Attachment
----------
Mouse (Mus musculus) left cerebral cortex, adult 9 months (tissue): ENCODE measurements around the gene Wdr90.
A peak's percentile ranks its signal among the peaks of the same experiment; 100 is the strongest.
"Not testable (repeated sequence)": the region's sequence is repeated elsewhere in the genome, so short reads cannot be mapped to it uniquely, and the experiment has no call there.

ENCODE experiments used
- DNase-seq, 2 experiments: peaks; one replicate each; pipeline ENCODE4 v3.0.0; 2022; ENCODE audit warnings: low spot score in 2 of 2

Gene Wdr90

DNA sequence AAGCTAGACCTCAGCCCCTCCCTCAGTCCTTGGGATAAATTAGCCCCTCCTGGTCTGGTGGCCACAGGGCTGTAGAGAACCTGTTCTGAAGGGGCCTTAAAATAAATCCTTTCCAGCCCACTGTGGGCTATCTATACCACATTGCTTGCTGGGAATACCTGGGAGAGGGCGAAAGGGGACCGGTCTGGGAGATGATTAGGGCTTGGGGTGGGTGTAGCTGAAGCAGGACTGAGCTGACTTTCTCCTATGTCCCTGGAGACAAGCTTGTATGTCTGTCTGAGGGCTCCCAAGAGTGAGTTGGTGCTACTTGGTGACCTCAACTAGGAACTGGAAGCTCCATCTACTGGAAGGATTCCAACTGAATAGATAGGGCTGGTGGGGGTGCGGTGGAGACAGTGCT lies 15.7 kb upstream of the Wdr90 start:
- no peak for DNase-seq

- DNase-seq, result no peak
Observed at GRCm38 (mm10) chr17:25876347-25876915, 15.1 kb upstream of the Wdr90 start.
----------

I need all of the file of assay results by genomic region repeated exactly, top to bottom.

Mouse (Mus musculus) left cerebral cortex, adult 9 months (tissue): ENCODE measurements around the gene Wdr90.
A peak's percentile ranks its signal among the peaks of the same experiment; 100 is the strongest.
"Not testable (repeated sequence)": the region's sequence is repeated elsewhere in the genome, so short reads cannot be mapped to it uniquely, and the experiment has no call there.

ENCODE experiments used
- DNase-seq, 2 experiments: peaks; one replicate each; pipeline ENCODE4 v3.0.0; 2022; ENCODE audit warnings: low spot score in 2 of 2

Gene Wdr90

DNA sequence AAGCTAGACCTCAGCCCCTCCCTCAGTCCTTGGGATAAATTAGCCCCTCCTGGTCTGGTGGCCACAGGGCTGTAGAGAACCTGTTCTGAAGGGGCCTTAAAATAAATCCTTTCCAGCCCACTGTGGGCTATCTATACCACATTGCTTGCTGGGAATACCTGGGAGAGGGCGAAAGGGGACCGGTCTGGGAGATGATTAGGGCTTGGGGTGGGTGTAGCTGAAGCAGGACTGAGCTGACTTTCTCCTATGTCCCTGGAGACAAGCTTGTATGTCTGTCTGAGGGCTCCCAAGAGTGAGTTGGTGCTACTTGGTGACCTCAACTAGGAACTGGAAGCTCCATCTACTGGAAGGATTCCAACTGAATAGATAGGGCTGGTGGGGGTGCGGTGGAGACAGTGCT lies 15.7 kb upstream of the Wdr90 start:
- no peak for DNase-seq

- DNase-seq, result no peak
Observed at GRCm38 (mm10) chr17:25876347-25876915, 15.1 kb upstream of the Wdr90 start.